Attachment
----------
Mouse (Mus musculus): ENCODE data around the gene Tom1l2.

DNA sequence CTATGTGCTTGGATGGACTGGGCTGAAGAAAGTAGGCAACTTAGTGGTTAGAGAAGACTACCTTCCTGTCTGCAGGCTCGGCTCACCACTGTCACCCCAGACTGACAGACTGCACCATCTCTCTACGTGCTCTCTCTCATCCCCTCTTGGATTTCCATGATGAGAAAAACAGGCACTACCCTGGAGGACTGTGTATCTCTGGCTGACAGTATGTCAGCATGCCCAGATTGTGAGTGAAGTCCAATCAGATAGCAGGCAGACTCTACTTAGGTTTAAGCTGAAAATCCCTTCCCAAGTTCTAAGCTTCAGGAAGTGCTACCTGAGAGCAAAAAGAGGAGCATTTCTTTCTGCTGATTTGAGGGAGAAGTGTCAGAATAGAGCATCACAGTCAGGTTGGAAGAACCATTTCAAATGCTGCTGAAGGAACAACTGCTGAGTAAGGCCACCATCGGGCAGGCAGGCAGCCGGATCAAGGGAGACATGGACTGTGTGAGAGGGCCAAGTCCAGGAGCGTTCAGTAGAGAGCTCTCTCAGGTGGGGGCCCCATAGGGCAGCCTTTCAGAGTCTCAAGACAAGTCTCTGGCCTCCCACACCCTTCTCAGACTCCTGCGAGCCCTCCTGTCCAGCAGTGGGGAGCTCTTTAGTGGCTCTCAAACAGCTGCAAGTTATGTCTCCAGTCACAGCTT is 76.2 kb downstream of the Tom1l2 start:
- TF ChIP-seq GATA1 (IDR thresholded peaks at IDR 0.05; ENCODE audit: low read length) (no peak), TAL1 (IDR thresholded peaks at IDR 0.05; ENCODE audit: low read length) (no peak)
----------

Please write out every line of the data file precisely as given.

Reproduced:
Mouse (Mus musculus): ENCODE data around the gene Tom1l2.

DNA sequence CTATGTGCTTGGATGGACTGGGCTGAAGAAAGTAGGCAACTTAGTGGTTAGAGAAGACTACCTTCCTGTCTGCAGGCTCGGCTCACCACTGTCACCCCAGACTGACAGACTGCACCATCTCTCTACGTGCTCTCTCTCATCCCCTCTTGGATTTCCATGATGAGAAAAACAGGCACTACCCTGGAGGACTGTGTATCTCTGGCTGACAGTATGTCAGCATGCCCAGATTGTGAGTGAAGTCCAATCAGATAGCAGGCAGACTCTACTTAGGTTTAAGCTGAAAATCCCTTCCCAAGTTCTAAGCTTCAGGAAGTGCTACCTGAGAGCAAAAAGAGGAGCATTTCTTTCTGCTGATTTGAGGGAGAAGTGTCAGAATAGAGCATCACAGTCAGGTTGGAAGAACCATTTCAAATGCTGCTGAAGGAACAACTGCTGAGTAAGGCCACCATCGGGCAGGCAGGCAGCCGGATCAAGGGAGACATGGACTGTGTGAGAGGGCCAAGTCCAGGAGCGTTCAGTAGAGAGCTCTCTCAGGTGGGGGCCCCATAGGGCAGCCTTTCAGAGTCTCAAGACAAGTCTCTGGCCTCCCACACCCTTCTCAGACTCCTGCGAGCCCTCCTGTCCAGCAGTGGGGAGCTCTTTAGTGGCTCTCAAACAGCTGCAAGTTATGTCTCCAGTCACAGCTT is 76.2 kb downstream of the Tom1l2 start:
- TF ChIP-seq GATA1 (IDR thresholded peaks at IDR 0.05; ENCODE audit: low read length) (no peak), TAL1 (IDR thresholded peaks at IDR 0.05; ENCODE audit: low read length) (no peak)